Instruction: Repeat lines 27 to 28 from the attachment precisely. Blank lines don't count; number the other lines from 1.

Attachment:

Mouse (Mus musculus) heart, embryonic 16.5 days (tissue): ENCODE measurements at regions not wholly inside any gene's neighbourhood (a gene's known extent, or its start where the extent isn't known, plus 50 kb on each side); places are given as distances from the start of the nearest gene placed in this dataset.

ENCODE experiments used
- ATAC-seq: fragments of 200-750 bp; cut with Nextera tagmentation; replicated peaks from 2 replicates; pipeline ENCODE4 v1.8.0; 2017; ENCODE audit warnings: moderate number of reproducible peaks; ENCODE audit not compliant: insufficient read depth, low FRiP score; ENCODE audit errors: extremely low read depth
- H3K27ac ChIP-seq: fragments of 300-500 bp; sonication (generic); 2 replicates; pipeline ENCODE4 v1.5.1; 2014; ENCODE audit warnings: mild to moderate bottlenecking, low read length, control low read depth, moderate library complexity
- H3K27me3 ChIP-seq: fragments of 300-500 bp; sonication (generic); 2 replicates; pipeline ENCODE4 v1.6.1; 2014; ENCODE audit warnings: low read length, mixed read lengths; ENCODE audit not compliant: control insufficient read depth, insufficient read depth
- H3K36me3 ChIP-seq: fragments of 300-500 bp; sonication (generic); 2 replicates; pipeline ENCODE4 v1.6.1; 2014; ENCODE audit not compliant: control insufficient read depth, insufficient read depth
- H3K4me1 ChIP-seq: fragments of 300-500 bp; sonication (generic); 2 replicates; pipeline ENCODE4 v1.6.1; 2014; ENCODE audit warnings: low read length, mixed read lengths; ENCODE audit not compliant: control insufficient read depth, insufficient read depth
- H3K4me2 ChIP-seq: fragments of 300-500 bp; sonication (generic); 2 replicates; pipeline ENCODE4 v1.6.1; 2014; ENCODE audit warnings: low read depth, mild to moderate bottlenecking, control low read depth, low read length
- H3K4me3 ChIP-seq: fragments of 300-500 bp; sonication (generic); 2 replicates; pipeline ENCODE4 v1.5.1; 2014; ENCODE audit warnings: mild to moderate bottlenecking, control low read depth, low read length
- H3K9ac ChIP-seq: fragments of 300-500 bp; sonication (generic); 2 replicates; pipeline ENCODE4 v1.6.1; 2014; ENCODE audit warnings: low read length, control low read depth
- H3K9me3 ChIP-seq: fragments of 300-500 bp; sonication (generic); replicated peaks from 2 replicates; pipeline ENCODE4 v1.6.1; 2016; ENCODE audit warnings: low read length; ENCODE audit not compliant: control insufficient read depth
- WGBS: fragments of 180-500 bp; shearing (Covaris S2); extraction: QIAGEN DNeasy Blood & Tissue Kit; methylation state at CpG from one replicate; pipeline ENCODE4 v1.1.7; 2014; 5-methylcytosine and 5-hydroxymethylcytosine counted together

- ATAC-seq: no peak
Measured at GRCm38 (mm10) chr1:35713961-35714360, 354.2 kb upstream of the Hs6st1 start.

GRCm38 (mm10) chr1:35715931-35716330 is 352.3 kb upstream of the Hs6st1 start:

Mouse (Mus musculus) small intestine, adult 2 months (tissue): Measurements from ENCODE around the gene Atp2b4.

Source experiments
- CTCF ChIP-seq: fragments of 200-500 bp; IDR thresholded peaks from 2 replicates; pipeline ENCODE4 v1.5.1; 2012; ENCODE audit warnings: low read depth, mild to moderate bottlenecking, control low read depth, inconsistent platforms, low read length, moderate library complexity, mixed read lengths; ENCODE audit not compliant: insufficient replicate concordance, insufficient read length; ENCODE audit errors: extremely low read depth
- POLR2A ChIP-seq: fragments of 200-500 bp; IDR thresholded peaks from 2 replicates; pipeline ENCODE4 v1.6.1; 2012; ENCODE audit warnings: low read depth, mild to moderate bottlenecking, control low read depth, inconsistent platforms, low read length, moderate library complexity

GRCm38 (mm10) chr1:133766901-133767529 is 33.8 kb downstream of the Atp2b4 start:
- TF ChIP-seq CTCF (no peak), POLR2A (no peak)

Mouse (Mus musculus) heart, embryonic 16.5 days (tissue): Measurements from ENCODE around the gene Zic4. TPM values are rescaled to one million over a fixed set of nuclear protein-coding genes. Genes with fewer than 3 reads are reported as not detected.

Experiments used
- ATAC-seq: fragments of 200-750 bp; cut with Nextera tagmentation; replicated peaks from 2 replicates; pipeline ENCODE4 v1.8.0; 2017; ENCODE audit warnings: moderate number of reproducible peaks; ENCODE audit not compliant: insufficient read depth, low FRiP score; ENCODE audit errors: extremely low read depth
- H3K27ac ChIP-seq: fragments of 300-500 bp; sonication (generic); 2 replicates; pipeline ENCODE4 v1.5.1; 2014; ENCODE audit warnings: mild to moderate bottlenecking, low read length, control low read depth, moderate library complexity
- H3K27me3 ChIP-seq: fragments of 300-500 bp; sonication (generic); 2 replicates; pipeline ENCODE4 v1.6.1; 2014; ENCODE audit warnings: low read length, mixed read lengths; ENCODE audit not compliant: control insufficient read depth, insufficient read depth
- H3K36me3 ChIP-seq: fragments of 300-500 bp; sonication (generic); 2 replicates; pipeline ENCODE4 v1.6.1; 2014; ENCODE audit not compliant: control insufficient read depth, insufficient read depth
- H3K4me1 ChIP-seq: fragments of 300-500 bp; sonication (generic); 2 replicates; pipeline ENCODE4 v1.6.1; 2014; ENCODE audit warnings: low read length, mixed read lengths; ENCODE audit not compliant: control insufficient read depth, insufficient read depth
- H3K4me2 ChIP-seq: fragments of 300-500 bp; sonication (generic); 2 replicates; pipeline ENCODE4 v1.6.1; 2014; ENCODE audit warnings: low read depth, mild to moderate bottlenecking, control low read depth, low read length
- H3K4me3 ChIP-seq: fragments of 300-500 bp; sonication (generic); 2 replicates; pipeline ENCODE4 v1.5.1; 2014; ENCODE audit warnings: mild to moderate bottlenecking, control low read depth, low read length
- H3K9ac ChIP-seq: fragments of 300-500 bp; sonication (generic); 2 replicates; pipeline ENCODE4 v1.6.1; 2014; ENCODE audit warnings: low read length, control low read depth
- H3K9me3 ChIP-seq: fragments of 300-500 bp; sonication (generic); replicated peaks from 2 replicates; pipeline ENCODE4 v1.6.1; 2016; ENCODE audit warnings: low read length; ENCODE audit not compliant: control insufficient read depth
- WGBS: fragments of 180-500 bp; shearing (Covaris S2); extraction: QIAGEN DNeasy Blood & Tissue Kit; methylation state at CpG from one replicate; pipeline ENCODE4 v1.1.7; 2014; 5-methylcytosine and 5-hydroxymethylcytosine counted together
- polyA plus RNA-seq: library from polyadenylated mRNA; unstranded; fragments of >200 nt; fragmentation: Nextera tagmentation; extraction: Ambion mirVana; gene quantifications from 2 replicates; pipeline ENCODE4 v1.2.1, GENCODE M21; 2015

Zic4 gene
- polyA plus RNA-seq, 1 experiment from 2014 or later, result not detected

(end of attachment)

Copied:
- H3K36me3 ChIP-seq: fragments of 300-500 bp; sonication (generic); 2 replicates; pipeline ENCODE4 v1.6.1; 2014; ENCODE audit not compliant: control insufficient read depth, insufficient read depth
- H3K4me1 ChIP-seq: fragments of 300-500 bp; sonication (generic); 2 replicates; pipeline ENCODE4 v1.6.1; 2014; ENCODE audit warnings: low read length, mixed read lengths; ENCODE audit not compliant: control insufficient read depth, insufficient read depth